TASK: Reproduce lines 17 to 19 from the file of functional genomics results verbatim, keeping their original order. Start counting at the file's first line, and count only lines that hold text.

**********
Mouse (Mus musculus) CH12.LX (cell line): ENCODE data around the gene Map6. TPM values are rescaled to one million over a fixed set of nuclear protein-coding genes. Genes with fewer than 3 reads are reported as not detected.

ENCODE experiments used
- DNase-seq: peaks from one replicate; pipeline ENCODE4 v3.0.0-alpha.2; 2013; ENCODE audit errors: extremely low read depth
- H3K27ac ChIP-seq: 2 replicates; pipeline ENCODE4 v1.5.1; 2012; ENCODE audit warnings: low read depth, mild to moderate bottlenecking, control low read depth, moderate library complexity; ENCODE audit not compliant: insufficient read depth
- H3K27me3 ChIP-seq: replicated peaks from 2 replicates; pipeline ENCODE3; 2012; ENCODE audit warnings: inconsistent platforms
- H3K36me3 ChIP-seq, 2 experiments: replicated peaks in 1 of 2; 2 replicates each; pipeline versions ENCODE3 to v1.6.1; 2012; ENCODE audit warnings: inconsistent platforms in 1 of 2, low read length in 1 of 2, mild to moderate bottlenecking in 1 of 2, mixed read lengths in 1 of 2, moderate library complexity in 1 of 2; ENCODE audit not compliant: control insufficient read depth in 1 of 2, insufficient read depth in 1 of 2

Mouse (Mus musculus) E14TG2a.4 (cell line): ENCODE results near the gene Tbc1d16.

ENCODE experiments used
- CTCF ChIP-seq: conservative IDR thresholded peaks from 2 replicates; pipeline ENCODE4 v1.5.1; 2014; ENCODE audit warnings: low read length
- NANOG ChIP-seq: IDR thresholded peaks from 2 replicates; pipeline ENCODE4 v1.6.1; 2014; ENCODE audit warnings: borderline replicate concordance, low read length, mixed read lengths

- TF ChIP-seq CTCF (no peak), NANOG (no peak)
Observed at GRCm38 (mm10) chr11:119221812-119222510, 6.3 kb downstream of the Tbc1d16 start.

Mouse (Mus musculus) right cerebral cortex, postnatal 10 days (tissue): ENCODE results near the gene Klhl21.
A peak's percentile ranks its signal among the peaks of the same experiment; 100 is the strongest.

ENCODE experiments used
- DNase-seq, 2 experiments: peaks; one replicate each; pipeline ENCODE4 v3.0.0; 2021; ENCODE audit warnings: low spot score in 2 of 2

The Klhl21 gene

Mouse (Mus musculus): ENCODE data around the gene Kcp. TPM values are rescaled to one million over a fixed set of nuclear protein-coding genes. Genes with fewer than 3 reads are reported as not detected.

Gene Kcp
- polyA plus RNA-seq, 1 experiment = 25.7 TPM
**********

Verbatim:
The Klhl21 gene

Mouse (Mus musculus): ENCODE data around the gene Kcp. TPM values are rescaled to one million over a fixed set of nuclear protein-coding genes. Genes with fewer than 3 reads are reported as not detected.

Gene Kcp